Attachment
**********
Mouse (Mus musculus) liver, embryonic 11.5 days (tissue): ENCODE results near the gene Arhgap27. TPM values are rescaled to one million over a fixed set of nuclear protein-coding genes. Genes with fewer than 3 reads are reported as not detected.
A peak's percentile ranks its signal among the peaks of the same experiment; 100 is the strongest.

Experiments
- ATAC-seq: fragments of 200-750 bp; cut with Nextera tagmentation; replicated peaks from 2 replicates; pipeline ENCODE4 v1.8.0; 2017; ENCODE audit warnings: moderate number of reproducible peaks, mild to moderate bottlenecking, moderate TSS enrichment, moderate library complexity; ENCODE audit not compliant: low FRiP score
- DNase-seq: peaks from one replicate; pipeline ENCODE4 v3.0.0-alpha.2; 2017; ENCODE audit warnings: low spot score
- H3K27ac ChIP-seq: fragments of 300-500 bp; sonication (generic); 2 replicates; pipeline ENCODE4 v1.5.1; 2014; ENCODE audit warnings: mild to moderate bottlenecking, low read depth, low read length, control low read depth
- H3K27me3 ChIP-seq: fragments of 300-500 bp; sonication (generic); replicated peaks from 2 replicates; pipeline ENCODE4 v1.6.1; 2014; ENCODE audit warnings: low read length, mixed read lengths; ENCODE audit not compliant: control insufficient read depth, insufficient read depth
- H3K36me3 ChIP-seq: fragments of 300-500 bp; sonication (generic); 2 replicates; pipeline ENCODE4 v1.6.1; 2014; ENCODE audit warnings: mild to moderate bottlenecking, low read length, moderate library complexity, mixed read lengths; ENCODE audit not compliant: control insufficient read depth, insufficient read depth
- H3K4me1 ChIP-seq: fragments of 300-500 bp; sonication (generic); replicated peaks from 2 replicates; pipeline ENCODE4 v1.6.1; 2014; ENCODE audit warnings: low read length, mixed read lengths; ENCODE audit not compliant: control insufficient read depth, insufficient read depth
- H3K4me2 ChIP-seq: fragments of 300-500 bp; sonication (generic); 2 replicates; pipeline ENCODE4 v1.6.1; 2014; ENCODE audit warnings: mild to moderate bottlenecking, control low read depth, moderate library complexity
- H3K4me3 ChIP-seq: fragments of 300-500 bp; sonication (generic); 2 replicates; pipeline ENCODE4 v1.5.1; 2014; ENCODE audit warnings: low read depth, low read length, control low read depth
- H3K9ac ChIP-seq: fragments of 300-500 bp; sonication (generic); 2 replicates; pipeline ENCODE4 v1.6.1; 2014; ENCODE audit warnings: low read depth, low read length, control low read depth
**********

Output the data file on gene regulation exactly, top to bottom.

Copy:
Mouse (Mus musculus) liver, embryonic 11.5 days (tissue): ENCODE results near the gene Arhgap27. TPM values are rescaled to one million over a fixed set of nuclear protein-coding genes. Genes with fewer than 3 reads are reported as not detected.
A peak's percentile ranks its signal among the peaks of the same experiment; 100 is the strongest.

Experiments
- ATAC-seq: fragments of 200-750 bp; cut with Nextera tagmentation; replicated peaks from 2 replicates; pipeline ENCODE4 v1.8.0; 2017; ENCODE audit warnings: moderate number of reproducible peaks, mild to moderate bottlenecking, moderate TSS enrichment, moderate library complexity; ENCODE audit not compliant: low FRiP score
- DNase-seq: peaks from one replicate; pipeline ENCODE4 v3.0.0-alpha.2; 2017; ENCODE audit warnings: low spot score
- H3K27ac ChIP-seq: fragments of 300-500 bp; sonication (generic); 2 replicates; pipeline ENCODE4 v1.5.1; 2014; ENCODE audit warnings: mild to moderate bottlenecking, low read depth, low read length, control low read depth
- H3K27me3 ChIP-seq: fragments of 300-500 bp; sonication (generic); replicated peaks from 2 replicates; pipeline ENCODE4 v1.6.1; 2014; ENCODE audit warnings: low read length, mixed read lengths; ENCODE audit not compliant: control insufficient read depth, insufficient read depth
- H3K36me3 ChIP-seq: fragments of 300-500 bp; sonication (generic); 2 replicates; pipeline ENCODE4 v1.6.1; 2014; ENCODE audit warnings: mild to moderate bottlenecking, low read length, moderate library complexity, mixed read lengths; ENCODE audit not compliant: control insufficient read depth, insufficient read depth
- H3K4me1 ChIP-seq: fragments of 300-500 bp; sonication (generic); replicated peaks from 2 replicates; pipeline ENCODE4 v1.6.1; 2014; ENCODE audit warnings: low read length, mixed read lengths; ENCODE audit not compliant: control insufficient read depth, insufficient read depth
- H3K4me2 ChIP-seq: fragments of 300-500 bp; sonication (generic); 2 replicates; pipeline ENCODE4 v1.6.1; 2014; ENCODE audit warnings: mild to moderate bottlenecking, control low read depth, moderate library complexity
- H3K4me3 ChIP-seq: fragments of 300-500 bp; sonication (generic); 2 replicates; pipeline ENCODE4 v1.5.1; 2014; ENCODE audit warnings: low read depth, low read length, control low read depth
- H3K9ac ChIP-seq: fragments of 300-500 bp; sonication (generic); 2 replicates; pipeline ENCODE4 v1.6.1; 2014; ENCODE audit warnings: low read depth, low read length, control low read depth